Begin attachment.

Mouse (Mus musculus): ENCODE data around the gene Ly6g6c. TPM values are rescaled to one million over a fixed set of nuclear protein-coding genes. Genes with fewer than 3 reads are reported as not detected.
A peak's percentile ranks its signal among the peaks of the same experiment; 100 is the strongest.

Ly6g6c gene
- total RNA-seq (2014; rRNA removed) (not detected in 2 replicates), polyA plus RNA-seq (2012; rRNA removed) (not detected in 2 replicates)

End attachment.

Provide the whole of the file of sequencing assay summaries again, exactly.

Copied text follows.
Mouse (Mus musculus): ENCODE data around the gene Ly6g6c. TPM values are rescaled to one million over a fixed set of nuclear protein-coding genes. Genes with fewer than 3 reads are reported as not detected.
A peak's percentile ranks its signal among the peaks of the same experiment; 100 is the strongest.

Ly6g6c gene
- total RNA-seq (2014; rRNA removed) (not detected in 2 replicates), polyA plus RNA-seq (2012; rRNA removed) (not detected in 2 replicates)